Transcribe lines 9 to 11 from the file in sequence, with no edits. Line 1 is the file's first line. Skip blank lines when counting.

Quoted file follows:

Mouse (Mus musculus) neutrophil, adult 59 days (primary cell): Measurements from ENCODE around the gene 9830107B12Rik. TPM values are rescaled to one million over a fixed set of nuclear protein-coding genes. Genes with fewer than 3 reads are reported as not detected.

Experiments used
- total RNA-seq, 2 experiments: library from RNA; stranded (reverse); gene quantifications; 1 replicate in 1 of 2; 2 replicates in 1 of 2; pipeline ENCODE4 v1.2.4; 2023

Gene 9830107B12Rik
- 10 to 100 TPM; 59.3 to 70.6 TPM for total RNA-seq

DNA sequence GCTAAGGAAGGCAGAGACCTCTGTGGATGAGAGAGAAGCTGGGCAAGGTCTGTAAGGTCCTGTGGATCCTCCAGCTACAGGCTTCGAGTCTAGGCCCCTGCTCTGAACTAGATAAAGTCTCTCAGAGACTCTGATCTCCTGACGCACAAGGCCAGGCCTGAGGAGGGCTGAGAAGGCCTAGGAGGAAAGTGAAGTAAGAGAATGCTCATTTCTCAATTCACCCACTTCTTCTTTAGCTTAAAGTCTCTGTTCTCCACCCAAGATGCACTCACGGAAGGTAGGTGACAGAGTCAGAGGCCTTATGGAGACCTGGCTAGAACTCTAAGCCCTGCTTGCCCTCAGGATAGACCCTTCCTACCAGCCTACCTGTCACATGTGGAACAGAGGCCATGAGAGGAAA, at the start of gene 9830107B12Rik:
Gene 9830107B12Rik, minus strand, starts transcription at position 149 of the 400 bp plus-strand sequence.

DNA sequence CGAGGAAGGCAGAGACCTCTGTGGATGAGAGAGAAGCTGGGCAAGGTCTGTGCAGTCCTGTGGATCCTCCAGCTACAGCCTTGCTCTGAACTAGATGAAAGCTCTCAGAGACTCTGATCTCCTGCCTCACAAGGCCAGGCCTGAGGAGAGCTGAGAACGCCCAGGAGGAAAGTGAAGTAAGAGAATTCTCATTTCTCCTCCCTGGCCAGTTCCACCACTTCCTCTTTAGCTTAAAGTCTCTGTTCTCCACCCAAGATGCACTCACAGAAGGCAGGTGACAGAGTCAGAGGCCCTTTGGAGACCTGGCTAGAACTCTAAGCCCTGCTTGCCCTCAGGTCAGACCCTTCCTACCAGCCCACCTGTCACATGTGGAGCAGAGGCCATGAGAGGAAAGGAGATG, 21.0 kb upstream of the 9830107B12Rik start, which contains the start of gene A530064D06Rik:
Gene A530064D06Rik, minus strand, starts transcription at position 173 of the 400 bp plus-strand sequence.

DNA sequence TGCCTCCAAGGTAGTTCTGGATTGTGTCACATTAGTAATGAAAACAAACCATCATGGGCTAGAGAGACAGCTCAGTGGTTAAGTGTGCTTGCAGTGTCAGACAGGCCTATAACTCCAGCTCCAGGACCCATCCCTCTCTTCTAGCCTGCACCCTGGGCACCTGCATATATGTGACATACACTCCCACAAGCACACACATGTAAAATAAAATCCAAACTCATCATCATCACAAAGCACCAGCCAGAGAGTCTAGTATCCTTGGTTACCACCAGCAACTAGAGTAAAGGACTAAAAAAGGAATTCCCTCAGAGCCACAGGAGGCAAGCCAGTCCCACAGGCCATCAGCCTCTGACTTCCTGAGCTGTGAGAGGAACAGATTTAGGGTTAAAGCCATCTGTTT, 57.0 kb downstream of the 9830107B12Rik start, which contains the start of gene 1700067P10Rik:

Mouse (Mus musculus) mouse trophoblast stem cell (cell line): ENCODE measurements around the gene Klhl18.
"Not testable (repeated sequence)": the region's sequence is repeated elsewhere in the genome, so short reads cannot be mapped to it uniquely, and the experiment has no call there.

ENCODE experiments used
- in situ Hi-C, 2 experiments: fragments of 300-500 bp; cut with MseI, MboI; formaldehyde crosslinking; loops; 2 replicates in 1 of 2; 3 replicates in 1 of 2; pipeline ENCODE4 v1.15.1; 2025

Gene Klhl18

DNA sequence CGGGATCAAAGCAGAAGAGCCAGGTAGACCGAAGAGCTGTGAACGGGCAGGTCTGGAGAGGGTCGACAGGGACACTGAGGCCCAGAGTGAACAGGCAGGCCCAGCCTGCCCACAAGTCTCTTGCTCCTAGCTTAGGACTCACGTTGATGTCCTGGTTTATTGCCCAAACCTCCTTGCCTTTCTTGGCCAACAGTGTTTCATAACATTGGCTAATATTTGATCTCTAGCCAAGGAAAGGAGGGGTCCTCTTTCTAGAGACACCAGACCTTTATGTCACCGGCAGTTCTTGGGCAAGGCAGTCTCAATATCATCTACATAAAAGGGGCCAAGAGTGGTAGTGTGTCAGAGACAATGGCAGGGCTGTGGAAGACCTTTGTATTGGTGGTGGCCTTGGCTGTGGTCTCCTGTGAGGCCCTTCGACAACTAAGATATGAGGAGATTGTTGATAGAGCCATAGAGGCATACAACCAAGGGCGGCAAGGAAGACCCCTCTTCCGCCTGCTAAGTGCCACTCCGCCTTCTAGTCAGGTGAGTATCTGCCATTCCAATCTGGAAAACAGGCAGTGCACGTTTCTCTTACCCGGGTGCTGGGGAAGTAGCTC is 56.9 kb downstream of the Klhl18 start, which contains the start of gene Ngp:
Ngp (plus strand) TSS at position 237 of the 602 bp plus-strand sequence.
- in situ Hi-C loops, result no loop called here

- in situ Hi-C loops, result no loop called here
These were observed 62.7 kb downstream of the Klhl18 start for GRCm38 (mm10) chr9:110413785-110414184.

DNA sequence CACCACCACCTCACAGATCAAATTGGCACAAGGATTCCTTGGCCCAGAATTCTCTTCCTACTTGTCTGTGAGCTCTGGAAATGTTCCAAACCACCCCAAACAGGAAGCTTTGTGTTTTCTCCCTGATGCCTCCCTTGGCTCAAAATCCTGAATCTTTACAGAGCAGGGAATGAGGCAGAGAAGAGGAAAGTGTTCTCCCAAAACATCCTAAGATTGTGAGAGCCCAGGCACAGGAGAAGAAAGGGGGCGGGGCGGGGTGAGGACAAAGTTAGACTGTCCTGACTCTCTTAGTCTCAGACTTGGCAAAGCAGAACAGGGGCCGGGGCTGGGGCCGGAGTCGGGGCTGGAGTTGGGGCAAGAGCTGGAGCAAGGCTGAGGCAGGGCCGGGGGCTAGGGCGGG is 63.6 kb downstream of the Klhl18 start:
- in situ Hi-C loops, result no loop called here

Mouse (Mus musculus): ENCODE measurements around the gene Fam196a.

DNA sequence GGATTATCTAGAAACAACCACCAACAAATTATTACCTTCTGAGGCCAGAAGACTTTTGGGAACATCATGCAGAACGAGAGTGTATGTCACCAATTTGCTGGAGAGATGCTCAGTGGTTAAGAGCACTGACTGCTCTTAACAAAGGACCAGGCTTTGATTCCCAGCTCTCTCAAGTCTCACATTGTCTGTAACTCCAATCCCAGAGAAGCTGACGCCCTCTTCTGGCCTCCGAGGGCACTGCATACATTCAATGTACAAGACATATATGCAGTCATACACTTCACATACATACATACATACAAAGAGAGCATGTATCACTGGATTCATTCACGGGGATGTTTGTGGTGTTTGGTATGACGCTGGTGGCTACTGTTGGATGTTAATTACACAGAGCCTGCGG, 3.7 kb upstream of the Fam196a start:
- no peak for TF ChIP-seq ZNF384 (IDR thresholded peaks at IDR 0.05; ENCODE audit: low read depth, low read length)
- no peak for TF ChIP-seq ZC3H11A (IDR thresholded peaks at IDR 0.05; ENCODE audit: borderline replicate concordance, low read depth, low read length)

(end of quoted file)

Gene A530064D06Rik, minus strand, starts transcription at position 173 of the 400 bp plus-strand sequence.

DNA sequence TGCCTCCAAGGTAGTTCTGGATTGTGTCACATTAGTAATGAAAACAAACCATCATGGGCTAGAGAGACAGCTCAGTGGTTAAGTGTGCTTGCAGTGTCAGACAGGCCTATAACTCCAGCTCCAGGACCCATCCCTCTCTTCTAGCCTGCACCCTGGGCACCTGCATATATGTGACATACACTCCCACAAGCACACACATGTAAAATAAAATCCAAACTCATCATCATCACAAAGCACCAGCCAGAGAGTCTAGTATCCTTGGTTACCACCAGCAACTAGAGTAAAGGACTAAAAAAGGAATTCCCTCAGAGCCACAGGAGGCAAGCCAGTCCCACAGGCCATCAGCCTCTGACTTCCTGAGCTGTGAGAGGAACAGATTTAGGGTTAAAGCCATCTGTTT, 57.0 kb downstream of the 9830107B12Rik start, which contains the start of gene 1700067P10Rik:

Mouse (Mus musculus) mouse trophoblast stem cell (cell line): ENCODE measurements around the gene Klhl18.